5. Chola L. Michalow, J. Tugendaft A., Hofman, K. (2015). Reducing diarrhoea deaths in South Africa: costs and effects of scaling up essential interventions to prevent and treat diarrhoea in under five children. BMC Public health. 15: 394. 1-10.

6. UNESCO-IHE (2019). why is fetching water considered a ‘woman’s job’? https://www.un-ihe.org/stories/why-fetching-water-considered-%E2%80%98woman%E2%80%99s-job%E2%80%99.

7. L Geere, L., Hunter PR, Jagals, P. (2015). Domestic water carrying and its implications for health: a review and mixed methods pilot study in Limpopo Province, South Africa. Bio Med.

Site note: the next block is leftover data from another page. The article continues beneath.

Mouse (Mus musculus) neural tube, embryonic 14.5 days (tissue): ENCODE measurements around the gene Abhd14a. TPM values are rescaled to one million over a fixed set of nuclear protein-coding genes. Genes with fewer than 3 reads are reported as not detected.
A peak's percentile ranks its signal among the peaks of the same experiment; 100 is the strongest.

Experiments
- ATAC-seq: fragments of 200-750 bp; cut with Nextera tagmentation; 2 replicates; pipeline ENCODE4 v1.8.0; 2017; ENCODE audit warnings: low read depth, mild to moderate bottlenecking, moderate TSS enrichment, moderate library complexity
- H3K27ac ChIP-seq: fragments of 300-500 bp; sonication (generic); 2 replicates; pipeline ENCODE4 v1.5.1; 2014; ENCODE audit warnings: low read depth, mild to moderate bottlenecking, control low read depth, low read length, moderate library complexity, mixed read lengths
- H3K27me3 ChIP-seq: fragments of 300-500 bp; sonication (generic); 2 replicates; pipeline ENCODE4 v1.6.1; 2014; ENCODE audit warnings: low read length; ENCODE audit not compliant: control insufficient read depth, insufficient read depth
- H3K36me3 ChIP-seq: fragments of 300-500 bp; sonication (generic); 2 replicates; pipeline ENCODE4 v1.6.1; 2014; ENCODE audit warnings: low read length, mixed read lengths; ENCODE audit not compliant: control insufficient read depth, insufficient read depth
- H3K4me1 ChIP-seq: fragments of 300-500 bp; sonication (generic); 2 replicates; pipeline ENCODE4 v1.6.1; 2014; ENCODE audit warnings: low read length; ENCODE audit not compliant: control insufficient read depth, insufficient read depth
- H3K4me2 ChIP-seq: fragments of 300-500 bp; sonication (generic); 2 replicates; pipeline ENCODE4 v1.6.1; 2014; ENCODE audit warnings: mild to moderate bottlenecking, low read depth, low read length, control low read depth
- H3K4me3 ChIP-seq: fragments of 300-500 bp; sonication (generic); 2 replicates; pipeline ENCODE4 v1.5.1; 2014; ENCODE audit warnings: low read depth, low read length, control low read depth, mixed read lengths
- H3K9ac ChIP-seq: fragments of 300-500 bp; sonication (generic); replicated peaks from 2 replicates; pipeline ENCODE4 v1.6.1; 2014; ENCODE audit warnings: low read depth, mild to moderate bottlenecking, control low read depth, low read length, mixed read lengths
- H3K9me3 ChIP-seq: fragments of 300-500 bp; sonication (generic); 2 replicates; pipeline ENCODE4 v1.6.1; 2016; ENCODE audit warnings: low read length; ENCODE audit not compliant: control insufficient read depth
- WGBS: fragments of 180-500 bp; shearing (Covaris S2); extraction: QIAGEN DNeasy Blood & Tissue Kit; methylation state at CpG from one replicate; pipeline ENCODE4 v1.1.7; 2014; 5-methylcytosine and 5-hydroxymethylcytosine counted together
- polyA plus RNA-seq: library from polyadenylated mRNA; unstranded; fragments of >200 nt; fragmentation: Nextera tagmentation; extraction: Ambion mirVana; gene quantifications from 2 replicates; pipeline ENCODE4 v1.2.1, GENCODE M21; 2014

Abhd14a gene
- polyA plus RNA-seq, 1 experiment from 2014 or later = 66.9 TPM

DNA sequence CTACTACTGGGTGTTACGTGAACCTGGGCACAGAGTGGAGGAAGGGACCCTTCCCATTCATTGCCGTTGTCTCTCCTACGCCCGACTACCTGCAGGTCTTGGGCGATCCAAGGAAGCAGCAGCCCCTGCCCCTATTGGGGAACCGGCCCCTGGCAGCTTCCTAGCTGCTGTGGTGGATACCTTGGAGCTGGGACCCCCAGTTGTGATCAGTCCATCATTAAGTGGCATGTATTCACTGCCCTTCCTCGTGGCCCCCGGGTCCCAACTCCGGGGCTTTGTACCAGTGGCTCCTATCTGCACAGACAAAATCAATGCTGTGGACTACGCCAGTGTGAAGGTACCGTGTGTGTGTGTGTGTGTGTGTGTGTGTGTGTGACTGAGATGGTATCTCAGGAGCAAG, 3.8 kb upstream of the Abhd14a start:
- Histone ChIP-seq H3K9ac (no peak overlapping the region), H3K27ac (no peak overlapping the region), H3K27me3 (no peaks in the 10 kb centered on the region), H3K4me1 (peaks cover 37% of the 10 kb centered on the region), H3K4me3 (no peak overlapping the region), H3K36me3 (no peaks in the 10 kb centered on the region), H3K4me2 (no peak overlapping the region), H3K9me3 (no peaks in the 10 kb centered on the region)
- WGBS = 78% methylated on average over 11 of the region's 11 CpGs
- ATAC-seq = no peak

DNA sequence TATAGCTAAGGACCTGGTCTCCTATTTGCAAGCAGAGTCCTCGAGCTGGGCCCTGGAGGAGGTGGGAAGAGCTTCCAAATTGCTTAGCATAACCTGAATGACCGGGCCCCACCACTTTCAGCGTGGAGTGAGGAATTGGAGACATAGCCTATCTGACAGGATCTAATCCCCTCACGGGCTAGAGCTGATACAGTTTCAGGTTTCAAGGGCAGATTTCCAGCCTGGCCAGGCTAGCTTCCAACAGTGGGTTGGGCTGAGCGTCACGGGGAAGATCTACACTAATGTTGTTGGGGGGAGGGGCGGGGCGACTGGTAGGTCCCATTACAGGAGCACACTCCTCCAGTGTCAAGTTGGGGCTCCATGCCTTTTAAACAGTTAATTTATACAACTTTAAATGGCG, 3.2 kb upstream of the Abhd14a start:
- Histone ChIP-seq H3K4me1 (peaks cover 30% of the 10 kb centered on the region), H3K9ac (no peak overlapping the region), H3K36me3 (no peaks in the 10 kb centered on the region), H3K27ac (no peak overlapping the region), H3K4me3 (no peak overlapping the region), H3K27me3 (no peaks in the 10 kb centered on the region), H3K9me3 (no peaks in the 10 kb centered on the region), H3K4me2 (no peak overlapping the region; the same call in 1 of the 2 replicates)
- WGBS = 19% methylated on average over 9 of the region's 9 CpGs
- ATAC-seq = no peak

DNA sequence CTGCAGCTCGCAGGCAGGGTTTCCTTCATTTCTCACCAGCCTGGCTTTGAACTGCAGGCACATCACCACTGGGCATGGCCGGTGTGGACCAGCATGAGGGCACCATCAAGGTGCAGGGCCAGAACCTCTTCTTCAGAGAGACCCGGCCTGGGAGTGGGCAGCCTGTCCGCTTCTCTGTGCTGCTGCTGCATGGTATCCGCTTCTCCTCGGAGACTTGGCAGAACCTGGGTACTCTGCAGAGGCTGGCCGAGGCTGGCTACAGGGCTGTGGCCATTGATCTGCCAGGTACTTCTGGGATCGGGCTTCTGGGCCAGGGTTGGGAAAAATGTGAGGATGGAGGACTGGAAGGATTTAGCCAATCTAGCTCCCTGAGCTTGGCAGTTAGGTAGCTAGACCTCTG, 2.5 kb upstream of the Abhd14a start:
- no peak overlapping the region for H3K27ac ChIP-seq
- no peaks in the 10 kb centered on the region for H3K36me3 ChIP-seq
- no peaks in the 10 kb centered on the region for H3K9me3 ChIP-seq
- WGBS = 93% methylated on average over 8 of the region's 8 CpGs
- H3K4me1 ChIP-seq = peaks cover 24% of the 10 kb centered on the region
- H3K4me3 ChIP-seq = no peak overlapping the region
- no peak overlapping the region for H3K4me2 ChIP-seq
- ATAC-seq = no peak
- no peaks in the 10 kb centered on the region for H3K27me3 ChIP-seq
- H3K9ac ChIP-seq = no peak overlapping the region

8. UNICEF (2016). Women, girls across the world spend 200mm hours daily collecting water. https://yourstory.com/2016/08/water-cisis-unicef.

9. Geere J.&Cortobius, M (2017). Who Carries the Weight of Water? Fetching Water in Rural and Urban Areas and the Implications for Water Security. Water Alternatives. 512-540.

10. Ruiters, C. (2013). Funding models for financing water infrastructure in South Africa: Framework and critical analysis of alternatives. Water SA. Water SA Vol. 39 No. 2. http://dx.doi.org/10.4314/wsa.v39i2.16

11. Statistics South Africa (2013). Statistical release: Mid-year population estimates. Report number: P0302.

12. UN (2019). Leaving no one behind: AUNSDG operational guide for UN country Teams. https://undg.org/wp-content/uploads/2019/04/Interim-Draft-Operational-Guide-on-LNOB-for-UNCTs.pdf.